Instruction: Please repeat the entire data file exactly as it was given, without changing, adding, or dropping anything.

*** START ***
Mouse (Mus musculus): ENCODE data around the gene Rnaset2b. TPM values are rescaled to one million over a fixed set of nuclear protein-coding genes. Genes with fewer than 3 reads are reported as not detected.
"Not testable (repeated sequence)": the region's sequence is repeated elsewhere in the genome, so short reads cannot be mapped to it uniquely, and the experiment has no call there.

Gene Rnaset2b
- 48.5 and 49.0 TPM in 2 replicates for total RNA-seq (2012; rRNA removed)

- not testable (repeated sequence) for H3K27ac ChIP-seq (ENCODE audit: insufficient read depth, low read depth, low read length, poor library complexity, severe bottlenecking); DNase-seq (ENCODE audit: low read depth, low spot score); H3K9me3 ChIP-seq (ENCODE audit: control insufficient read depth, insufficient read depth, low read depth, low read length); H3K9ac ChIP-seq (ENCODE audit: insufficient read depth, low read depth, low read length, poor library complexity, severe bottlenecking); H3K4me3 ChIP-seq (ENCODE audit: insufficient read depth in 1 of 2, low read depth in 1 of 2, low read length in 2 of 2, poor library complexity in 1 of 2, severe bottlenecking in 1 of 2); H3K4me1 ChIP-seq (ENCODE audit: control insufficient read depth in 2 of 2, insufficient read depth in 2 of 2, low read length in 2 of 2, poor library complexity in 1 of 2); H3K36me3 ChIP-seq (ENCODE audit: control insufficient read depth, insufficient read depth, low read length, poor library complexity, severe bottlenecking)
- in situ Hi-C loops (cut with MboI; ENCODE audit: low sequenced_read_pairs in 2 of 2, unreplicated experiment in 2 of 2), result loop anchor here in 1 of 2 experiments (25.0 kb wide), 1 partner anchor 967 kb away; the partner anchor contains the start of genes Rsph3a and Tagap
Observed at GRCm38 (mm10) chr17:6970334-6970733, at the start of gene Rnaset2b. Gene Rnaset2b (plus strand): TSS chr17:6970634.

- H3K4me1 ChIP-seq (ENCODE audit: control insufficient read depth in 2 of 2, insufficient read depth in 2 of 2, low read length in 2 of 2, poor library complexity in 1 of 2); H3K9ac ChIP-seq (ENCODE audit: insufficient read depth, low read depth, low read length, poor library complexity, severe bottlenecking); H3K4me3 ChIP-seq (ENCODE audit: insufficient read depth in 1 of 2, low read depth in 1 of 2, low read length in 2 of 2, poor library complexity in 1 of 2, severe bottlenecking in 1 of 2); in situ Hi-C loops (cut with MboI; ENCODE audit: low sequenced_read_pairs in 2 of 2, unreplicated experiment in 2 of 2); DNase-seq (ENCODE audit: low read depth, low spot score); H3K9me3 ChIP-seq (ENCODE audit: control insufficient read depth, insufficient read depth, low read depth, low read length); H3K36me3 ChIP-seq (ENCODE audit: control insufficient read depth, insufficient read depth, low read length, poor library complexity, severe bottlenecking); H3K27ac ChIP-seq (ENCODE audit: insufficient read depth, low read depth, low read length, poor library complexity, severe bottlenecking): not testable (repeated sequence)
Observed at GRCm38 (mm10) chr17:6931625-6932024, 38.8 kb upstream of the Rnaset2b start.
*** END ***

Mouse (Mus musculus): ENCODE data around the gene Rnaset2b. TPM values are rescaled to one million over a fixed set of nuclear protein-coding genes. Genes with fewer than 3 reads are reported as not detected.
"Not testable (repeated sequence)": the region's sequence is repeated elsewhere in the genome, so short reads cannot be mapped to it uniquely, and the experiment has no call there.

Gene Rnaset2b
- 48.5 and 49.0 TPM in 2 replicates for total RNA-seq (2012; rRNA removed)

- not testable (repeated sequence) for H3K27ac ChIP-seq (ENCODE audit: insufficient read depth, low read depth, low read length, poor library complexity, severe bottlenecking); DNase-seq (ENCODE audit: low read depth, low spot score); H3K9me3 ChIP-seq (ENCODE audit: control insufficient read depth, insufficient read depth, low read depth, low read length); H3K9ac ChIP-seq (ENCODE audit: insufficient read depth, low read depth, low read length, poor library complexity, severe bottlenecking); H3K4me3 ChIP-seq (ENCODE audit: insufficient read depth in 1 of 2, low read depth in 1 of 2, low read length in 2 of 2, poor library complexity in 1 of 2, severe bottlenecking in 1 of 2); H3K4me1 ChIP-seq (ENCODE audit: control insufficient read depth in 2 of 2, insufficient read depth in 2 of 2, low read length in 2 of 2, poor library complexity in 1 of 2); H3K36me3 ChIP-seq (ENCODE audit: control insufficient read depth, insufficient read depth, low read length, poor library complexity, severe bottlenecking)
- in situ Hi-C loops (cut with MboI; ENCODE audit: low sequenced_read_pairs in 2 of 2, unreplicated experiment in 2 of 2), result loop anchor here in 1 of 2 experiments (25.0 kb wide), 1 partner anchor 967 kb away; the partner anchor contains the start of genes Rsph3a and Tagap
Observed at GRCm38 (mm10) chr17:6970334-6970733, at the start of gene Rnaset2b. Gene Rnaset2b (plus strand): TSS chr17:6970634.

- H3K4me1 ChIP-seq (ENCODE audit: control insufficient read depth in 2 of 2, insufficient read depth in 2 of 2, low read length in 2 of 2, poor library complexity in 1 of 2); H3K9ac ChIP-seq (ENCODE audit: insufficient read depth, low read depth, low read length, poor library complexity, severe bottlenecking); H3K4me3 ChIP-seq (ENCODE audit: insufficient read depth in 1 of 2, low read depth in 1 of 2, low read length in 2 of 2, poor library complexity in 1 of 2, severe bottlenecking in 1 of 2); in situ Hi-C loops (cut with MboI; ENCODE audit: low sequenced_read_pairs in 2 of 2, unreplicated experiment in 2 of 2); DNase-seq (ENCODE audit: low read depth, low spot score); H3K9me3 ChIP-seq (ENCODE audit: control insufficient read depth, insufficient read depth, low read depth, low read length); H3K36me3 ChIP-seq (ENCODE audit: control insufficient read depth, insufficient read depth, low read length, poor library complexity, severe bottlenecking); H3K27ac ChIP-seq (ENCODE audit: insufficient read depth, low read depth, low read length, poor library complexity, severe bottlenecking): not testable (repeated sequence)
Observed at GRCm38 (mm10) chr17:6931625-6932024, 38.8 kb upstream of the Rnaset2b start.